• New material cleans water of radioactive contamination

    NC State researchers develops material to remove radioactive contaminants from drinking water; the material is a combination of forest byproducts and crustacean shells; the new material not only absorbs water, but can actually extract contaminates, such as radioactive iodide, from the water itself; this material, which forms a solid foam, has applications beyond radioactive materials

  • Modeling shows limited spread of Fukushima's radioactive release in ocean

    Daily computer simulations are suggesting that, so far, the hazardous radioactive materials being released into the sea by the Fukushima nuclear plants are still largely restricted to areas near the coast; the powerful Kuroshiro current — the Pacific’s version of the Gulf Stream — tends to block contaminated seawater from flowing southward toward Tokyo Bay while picking up little contamination itself

  • Heavy snows divert Colorado River water shortage, for now

    This winter, heavy snowfall in Utah, Colorado, and Wyoming have helped to avert a water crisis along the Colorado River; after an eleven year drought in the region, residents have begun to worry about impending water shortages; the Colorado River supplies nearly thirty million people in seven states with drinking water as well as Mexico; the heavy snows could bring only a brief moment of respite; with demand exceeding supplies and with each year bringing less water, there is potential for a future disaster; if supplies continue to decline, water deliveries will be reduced when Lake Mead’s water level drops below 1,075 feet; as of 1 February, Lake Mead’s water level was at 1,091feet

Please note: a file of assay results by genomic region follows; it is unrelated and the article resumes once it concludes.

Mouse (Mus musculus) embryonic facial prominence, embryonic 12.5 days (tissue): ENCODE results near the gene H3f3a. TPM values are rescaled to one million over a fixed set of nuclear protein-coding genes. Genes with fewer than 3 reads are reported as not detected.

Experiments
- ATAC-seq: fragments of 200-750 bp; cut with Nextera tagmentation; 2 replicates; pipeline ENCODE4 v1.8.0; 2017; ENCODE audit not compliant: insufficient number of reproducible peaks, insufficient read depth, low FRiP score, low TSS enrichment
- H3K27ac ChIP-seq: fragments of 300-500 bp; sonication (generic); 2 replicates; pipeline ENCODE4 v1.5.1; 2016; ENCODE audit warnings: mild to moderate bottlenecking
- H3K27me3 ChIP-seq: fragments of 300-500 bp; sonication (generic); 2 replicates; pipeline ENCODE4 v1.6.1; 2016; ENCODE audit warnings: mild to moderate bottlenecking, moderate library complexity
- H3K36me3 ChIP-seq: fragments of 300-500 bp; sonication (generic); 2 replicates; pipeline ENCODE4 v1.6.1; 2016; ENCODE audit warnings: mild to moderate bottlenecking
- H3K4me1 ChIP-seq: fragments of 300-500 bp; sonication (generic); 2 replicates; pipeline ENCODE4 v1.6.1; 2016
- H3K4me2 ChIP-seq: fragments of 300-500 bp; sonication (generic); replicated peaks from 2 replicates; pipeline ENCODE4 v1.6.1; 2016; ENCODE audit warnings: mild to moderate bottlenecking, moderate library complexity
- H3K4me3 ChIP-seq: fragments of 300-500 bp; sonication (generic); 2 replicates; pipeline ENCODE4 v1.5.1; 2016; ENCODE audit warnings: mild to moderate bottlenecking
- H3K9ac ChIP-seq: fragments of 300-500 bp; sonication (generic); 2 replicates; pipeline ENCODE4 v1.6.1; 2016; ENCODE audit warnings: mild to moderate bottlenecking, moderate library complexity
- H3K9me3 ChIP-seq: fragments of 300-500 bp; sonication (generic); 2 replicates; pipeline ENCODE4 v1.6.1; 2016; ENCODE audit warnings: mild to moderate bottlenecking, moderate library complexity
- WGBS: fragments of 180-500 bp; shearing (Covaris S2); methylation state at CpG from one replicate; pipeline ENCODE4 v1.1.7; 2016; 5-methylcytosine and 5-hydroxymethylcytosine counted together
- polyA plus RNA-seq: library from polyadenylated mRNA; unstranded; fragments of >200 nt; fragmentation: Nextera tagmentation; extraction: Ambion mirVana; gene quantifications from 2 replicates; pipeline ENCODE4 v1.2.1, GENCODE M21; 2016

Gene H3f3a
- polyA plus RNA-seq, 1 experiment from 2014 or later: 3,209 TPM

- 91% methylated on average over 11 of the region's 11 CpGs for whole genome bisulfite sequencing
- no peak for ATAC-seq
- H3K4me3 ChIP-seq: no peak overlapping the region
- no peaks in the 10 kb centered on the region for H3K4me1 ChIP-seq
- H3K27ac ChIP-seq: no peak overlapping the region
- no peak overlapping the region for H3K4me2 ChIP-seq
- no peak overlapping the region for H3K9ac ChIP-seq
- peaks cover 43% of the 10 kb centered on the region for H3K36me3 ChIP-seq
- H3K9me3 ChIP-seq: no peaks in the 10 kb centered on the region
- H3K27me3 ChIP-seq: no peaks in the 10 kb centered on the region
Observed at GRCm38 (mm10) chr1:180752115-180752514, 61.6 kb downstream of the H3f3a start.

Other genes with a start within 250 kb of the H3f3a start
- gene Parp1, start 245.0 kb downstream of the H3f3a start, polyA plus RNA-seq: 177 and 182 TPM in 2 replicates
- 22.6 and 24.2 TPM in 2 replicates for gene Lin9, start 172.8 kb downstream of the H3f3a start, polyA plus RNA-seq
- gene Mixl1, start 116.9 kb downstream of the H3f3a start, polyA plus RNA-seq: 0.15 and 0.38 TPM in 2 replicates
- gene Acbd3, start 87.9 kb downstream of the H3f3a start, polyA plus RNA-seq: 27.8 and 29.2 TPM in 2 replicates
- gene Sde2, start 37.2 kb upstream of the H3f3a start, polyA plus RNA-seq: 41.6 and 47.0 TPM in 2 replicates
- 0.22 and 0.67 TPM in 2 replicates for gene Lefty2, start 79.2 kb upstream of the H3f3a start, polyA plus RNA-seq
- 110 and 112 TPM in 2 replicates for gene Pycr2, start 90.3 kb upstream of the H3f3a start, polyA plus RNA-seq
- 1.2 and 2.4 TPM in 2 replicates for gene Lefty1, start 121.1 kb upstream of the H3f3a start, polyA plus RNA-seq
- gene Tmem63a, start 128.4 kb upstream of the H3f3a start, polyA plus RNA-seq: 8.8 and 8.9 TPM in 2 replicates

• Artificial clouds to help keep 2022 World Cup cool

    Tiny Qatar will be the host of the 2022 Soccer World Cup; trouble is, temperatures in June and July can reach up to 50C (122F), leading to worries about the health effects of players and spectators; Qatari researchers say they have a solution: artificial clouds; the clouds are made from a lightweight carbon structure, and carry a giant envelope of material containing helium gas; four solar-powered engines move the structure via remote control

  • Rising seas and coastal risks

    Most scientists believe that melt water from glaciers, the Greenland ice sheet, and possibly the West Antarctic ice sheet, along with thermal expansion from warming oceans, will raise sea levels by one-half to one meter (1.6 to 3.2 feet) over the next century and by one meter to two meters (6.5 feet) over the next 200 years; if sea level rises by a meter, “we will see higher tides, higher tidal velocities and tidal inundation every day,” says one expert; “And we’ll have a different shoreline”